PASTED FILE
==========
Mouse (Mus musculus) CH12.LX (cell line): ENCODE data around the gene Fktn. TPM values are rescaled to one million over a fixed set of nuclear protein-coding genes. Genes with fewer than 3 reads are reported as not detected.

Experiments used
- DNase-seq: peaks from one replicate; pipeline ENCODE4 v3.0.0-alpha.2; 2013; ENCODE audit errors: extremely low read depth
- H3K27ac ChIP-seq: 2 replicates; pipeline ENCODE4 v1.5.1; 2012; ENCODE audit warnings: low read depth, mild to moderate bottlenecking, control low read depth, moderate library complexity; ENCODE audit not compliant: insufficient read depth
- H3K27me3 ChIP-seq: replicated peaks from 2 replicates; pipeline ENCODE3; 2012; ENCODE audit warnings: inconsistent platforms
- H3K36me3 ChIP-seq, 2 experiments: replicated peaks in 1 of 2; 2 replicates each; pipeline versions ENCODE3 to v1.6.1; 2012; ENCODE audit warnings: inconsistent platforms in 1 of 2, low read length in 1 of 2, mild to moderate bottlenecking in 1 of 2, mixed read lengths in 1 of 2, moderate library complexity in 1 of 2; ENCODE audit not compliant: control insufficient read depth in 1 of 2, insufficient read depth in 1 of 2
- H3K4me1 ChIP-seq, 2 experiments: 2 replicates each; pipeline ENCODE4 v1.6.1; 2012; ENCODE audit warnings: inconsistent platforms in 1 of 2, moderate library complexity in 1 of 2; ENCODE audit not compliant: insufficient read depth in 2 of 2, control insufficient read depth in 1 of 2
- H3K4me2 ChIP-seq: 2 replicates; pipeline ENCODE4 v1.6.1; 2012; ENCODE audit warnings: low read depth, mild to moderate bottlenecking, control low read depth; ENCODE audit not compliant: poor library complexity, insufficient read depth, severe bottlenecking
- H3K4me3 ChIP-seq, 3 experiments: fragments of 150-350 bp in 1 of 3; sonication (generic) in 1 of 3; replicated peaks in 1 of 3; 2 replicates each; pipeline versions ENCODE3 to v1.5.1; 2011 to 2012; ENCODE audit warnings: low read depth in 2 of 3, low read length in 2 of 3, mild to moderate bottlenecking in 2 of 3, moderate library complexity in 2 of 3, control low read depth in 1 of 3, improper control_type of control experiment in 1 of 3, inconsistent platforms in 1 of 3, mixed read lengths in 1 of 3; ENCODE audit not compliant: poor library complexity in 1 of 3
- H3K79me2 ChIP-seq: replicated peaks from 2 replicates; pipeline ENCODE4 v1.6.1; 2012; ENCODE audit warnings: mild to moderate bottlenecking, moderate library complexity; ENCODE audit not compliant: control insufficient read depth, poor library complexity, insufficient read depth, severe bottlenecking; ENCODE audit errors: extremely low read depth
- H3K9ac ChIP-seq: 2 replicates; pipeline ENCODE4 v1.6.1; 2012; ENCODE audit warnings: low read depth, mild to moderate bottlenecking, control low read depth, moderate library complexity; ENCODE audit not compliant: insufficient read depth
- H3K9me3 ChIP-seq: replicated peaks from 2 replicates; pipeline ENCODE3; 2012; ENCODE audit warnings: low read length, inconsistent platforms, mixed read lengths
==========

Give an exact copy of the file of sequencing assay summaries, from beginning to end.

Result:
Mouse (Mus musculus) CH12.LX (cell line): ENCODE data around the gene Fktn. TPM values are rescaled to one million over a fixed set of nuclear protein-coding genes. Genes with fewer than 3 reads are reported as not detected.

Experiments used
- DNase-seq: peaks from one replicate; pipeline ENCODE4 v3.0.0-alpha.2; 2013; ENCODE audit errors: extremely low read depth
- H3K27ac ChIP-seq: 2 replicates; pipeline ENCODE4 v1.5.1; 2012; ENCODE audit warnings: low read depth, mild to moderate bottlenecking, control low read depth, moderate library complexity; ENCODE audit not compliant: insufficient read depth
- H3K27me3 ChIP-seq: replicated peaks from 2 replicates; pipeline ENCODE3; 2012; ENCODE audit warnings: inconsistent platforms
- H3K36me3 ChIP-seq, 2 experiments: replicated peaks in 1 of 2; 2 replicates each; pipeline versions ENCODE3 to v1.6.1; 2012; ENCODE audit warnings: inconsistent platforms in 1 of 2, low read length in 1 of 2, mild to moderate bottlenecking in 1 of 2, mixed read lengths in 1 of 2, moderate library complexity in 1 of 2; ENCODE audit not compliant: control insufficient read depth in 1 of 2, insufficient read depth in 1 of 2
- H3K4me1 ChIP-seq, 2 experiments: 2 replicates each; pipeline ENCODE4 v1.6.1; 2012; ENCODE audit warnings: inconsistent platforms in 1 of 2, moderate library complexity in 1 of 2; ENCODE audit not compliant: insufficient read depth in 2 of 2, control insufficient read depth in 1 of 2
- H3K4me2 ChIP-seq: 2 replicates; pipeline ENCODE4 v1.6.1; 2012; ENCODE audit warnings: low read depth, mild to moderate bottlenecking, control low read depth; ENCODE audit not compliant: poor library complexity, insufficient read depth, severe bottlenecking
- H3K4me3 ChIP-seq, 3 experiments: fragments of 150-350 bp in 1 of 3; sonication (generic) in 1 of 3; replicated peaks in 1 of 3; 2 replicates each; pipeline versions ENCODE3 to v1.5.1; 2011 to 2012; ENCODE audit warnings: low read depth in 2 of 3, low read length in 2 of 3, mild to moderate bottlenecking in 2 of 3, moderate library complexity in 2 of 3, control low read depth in 1 of 3, improper control_type of control experiment in 1 of 3, inconsistent platforms in 1 of 3, mixed read lengths in 1 of 3; ENCODE audit not compliant: poor library complexity in 1 of 3
- H3K79me2 ChIP-seq: replicated peaks from 2 replicates; pipeline ENCODE4 v1.6.1; 2012; ENCODE audit warnings: mild to moderate bottlenecking, moderate library complexity; ENCODE audit not compliant: control insufficient read depth, poor library complexity, insufficient read depth, severe bottlenecking; ENCODE audit errors: extremely low read depth
- H3K9ac ChIP-seq: 2 replicates; pipeline ENCODE4 v1.6.1; 2012; ENCODE audit warnings: low read depth, mild to moderate bottlenecking, control low read depth, moderate library complexity; ENCODE audit not compliant: insufficient read depth
- H3K9me3 ChIP-seq: replicated peaks from 2 replicates; pipeline ENCODE3; 2012; ENCODE audit warnings: low read length, inconsistent platforms, mixed read lengths